Since the oomycetes can remain in the soil for several years, do not replant chestnuts in the same location if one succumbs to root rot. Chinese chestnuts are resistant to this pathogen, but not immune.

5. Sudden Oak Death

Another devastating disease caused by Phytophthora water molds, sudden oak death affects oaks and their relatives, as well as a variety of other types of trees and understory plants including rhododendrons and camellias.

A then-unidentified infection was reported to be plaguing trees in Marin County, California in 1995, and deadly sudden oak death infections were first noted and identified in the forests of Oregon in 2001.

Since then, infected nursery stock has been found in at least 25 states in the US.

A close up horizontal image of leaves that have contracted sudden oak death pictured on a soft focus background.
Photo by Joseph OBrien, USDA Forest Service,, via CC BY-SA.

Also known as Ramorum disease. P. ramorum favors wet conditions. Temperatures above 80 or below 59°F slow its growth, but springtime temperatures in the upper 60s usually hit right there in this fungus-like organism’s sweet spot.

Cankers on the bark of infected trees often ooze with a black or reddish liquid, leaves exhibit spotting, and twigs die back. If you suspect that your trees are infected, contact your local agricultural extension specialist.

This disease can often be confused for ailments caused by other pathogens.

The water molds can be spread via infected soil, and wind-blown or splashing rain. Do not replant susceptible trees or shrubs in the same place where another plant has succumbed to this disease.

Chestnuts are under quarantine by the USDA to prevent further spread of this pathogen, and deliveries of seedlings and saplings from nurseries outside your state may not be available in certain areas.

Be sure to follow any quarantine regulations that are active in your region to prevent potential spread.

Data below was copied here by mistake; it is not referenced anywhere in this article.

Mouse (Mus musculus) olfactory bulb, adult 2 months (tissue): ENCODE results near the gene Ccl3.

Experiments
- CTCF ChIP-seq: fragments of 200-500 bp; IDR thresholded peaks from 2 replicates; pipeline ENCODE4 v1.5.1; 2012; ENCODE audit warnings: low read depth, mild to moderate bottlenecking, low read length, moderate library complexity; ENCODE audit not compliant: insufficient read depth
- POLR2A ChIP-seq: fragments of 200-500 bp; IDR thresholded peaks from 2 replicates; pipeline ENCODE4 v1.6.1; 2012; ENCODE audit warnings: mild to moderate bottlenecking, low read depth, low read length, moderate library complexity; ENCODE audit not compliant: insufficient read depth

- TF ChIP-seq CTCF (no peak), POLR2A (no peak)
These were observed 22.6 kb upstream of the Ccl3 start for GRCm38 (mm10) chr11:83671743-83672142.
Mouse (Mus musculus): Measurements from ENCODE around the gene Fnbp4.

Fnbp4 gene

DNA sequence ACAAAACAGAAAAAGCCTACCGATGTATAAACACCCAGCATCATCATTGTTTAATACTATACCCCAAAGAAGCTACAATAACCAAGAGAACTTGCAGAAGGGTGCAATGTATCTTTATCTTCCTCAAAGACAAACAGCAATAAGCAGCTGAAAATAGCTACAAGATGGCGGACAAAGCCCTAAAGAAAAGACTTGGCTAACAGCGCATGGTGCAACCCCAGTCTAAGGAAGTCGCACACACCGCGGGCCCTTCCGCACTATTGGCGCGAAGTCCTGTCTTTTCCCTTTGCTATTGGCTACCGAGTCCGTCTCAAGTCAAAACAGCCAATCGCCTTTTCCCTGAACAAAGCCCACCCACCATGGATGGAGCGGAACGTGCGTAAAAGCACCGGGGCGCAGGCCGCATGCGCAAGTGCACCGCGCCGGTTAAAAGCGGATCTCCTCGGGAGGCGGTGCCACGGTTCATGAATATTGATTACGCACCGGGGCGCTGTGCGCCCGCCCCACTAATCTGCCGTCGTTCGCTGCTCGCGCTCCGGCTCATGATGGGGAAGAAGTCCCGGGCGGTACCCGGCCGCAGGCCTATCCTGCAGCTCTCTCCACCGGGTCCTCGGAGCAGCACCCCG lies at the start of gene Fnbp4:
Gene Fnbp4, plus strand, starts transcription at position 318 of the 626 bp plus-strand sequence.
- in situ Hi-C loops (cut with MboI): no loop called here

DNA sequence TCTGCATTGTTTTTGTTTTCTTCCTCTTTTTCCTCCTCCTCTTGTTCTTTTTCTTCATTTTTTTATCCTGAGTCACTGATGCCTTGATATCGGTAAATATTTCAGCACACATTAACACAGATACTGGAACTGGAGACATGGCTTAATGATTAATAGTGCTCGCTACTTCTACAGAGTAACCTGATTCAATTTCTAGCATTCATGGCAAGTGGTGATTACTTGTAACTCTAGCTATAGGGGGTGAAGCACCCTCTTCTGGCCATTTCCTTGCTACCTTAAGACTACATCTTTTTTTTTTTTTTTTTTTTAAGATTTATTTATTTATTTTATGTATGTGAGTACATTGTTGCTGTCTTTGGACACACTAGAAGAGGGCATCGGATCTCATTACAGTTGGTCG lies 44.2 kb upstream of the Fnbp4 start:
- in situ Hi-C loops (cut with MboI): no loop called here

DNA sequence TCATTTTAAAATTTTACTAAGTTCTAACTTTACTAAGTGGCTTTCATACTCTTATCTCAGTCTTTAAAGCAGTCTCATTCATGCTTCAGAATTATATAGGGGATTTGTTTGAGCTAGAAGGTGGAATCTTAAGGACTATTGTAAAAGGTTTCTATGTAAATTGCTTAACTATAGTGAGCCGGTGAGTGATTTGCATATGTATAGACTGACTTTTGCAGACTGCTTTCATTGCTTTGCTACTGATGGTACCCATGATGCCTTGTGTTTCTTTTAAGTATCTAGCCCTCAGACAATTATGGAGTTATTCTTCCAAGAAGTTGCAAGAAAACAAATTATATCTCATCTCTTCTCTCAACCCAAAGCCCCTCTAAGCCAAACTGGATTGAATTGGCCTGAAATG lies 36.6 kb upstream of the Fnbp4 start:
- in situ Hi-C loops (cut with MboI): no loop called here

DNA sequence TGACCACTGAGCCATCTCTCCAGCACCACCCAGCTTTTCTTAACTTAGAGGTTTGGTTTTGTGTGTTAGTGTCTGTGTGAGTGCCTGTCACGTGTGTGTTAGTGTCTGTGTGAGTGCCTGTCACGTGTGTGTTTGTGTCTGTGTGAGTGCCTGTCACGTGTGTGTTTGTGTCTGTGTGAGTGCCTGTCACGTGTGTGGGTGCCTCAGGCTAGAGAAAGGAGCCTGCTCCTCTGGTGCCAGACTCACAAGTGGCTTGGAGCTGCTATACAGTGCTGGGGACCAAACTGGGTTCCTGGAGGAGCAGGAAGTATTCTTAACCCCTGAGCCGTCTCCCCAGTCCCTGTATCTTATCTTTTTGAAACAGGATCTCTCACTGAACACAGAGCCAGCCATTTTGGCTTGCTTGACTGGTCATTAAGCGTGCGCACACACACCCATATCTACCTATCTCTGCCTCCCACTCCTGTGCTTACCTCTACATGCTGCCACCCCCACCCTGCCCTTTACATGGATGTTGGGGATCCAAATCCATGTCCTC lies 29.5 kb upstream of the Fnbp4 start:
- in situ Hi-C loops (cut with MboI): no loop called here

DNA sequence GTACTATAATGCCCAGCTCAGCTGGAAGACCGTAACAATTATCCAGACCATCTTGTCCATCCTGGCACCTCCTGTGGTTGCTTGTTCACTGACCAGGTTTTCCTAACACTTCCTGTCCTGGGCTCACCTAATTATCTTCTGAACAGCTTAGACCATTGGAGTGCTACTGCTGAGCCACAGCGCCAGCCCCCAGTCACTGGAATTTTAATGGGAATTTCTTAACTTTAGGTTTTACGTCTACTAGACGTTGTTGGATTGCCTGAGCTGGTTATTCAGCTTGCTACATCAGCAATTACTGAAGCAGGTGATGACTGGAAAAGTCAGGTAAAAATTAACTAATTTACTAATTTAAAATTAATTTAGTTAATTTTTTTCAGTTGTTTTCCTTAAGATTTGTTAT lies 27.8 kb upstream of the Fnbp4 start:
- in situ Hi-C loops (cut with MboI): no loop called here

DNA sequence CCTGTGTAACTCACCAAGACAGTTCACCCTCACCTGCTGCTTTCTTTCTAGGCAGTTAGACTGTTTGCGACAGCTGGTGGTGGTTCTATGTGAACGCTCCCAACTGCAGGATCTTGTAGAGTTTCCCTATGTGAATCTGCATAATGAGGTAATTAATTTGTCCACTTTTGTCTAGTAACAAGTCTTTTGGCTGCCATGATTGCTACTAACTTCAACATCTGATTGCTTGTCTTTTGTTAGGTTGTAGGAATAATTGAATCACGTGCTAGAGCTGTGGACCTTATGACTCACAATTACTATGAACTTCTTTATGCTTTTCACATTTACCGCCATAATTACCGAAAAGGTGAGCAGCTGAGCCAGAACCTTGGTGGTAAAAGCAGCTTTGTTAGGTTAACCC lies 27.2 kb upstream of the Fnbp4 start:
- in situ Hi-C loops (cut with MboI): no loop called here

Be on the Lookout to Keep Chestnuts Healthy

To prevent disease in your orchard, it’s important to stay on top of proper care practices, and be on the lookout for signs of a problem.

Ensure that they are planted in soil with good drainage, and prune to improve airflow and allow sunlight to penetrate the canopy.

If you’re planting chestnuts for the first time, or acquiring more to add to your orchard, look for disease-resistant varieties, and give your business to nurseries that ensure disease-free seed stock and saplings.

The spread of many pathogens is particularly common when conditions are rainy and cool in the spring, and you can sometimes nip an infection in the bud via pruning or thorough garden cleanup at the end of the season.

A close up horizontal image of the leaves of a chestnut tree suffering from fungal disease.

It’s sad but true that the American chestnut has been wiped out more than once in the US thanks to disease, though horticulturists are making efforts to save this noble tree, and development efforts are underway to produce new hybrids and cultivars that produce tasty harvests while resisting disease. Thanks in large part to these efforts, you can grow your own chestnuts at home today!

Have you encountered disease in your orchard? Do you have any stories or questions to share? We love hearing from you! Please post your messages and share photos in the comments below.

And for more information about growing your own nut trees at home, read these guides next:

Photo of author
Allison M. Sidhu grew up with her hands in the dirt in southeastern Pennsylvania, and she has returned to Philadelphia after a seven-year sojourn to sunny LA. She holds a BA in English literature from Swarthmore College and an MA in gastronomy from Boston University. When she’s not in the kitchen making pies and pickles or whipping up something tasty for dinner, Allison enjoys perusing the latest seed catalogs, tending her garden and houseplants, identifying wild flora and specimens at the local arboretums, and reading up on the latest in food and agriculture policy.